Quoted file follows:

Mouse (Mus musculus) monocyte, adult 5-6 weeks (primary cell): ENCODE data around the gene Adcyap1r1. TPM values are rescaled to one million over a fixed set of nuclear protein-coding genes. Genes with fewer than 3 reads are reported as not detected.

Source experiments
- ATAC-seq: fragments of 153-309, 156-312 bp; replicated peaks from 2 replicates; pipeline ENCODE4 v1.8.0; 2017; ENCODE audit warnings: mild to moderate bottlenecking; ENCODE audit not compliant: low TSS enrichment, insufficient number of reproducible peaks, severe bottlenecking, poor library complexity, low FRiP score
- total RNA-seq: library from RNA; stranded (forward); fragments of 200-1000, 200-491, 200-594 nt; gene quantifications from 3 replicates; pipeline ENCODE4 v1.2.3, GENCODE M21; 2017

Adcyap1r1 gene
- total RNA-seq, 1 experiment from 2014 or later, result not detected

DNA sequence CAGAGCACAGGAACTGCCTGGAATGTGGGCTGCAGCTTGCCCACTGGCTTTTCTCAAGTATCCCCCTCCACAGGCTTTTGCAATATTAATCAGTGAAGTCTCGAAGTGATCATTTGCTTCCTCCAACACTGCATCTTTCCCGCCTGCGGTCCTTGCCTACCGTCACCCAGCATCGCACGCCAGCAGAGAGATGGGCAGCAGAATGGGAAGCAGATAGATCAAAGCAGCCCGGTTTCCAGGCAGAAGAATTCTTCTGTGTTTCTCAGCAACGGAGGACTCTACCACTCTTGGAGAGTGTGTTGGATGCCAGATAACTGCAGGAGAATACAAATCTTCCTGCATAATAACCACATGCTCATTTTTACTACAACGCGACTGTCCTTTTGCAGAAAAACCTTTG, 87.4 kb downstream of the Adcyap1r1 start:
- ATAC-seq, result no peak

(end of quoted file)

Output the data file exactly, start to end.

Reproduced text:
Mouse (Mus musculus) monocyte, adult 5-6 weeks (primary cell): ENCODE data around the gene Adcyap1r1. TPM values are rescaled to one million over a fixed set of nuclear protein-coding genes. Genes with fewer than 3 reads are reported as not detected.

Source experiments
- ATAC-seq: fragments of 153-309, 156-312 bp; replicated peaks from 2 replicates; pipeline ENCODE4 v1.8.0; 2017; ENCODE audit warnings: mild to moderate bottlenecking; ENCODE audit not compliant: low TSS enrichment, insufficient number of reproducible peaks, severe bottlenecking, poor library complexity, low FRiP score
- total RNA-seq: library from RNA; stranded (forward); fragments of 200-1000, 200-491, 200-594 nt; gene quantifications from 3 replicates; pipeline ENCODE4 v1.2.3, GENCODE M21; 2017

Adcyap1r1 gene
- total RNA-seq, 1 experiment from 2014 or later, result not detected

DNA sequence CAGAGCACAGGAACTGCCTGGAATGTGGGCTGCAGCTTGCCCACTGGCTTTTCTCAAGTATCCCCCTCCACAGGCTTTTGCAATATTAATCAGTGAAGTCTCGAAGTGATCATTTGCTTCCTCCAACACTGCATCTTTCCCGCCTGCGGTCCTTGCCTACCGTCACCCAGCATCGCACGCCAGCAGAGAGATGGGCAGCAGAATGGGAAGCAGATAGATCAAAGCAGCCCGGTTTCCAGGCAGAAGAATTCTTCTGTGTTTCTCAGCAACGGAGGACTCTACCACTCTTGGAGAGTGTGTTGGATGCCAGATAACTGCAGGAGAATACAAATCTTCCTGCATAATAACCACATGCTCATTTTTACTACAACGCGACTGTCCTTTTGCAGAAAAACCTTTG, 87.4 kb downstream of the Adcyap1r1 start:
- ATAC-seq, result no peak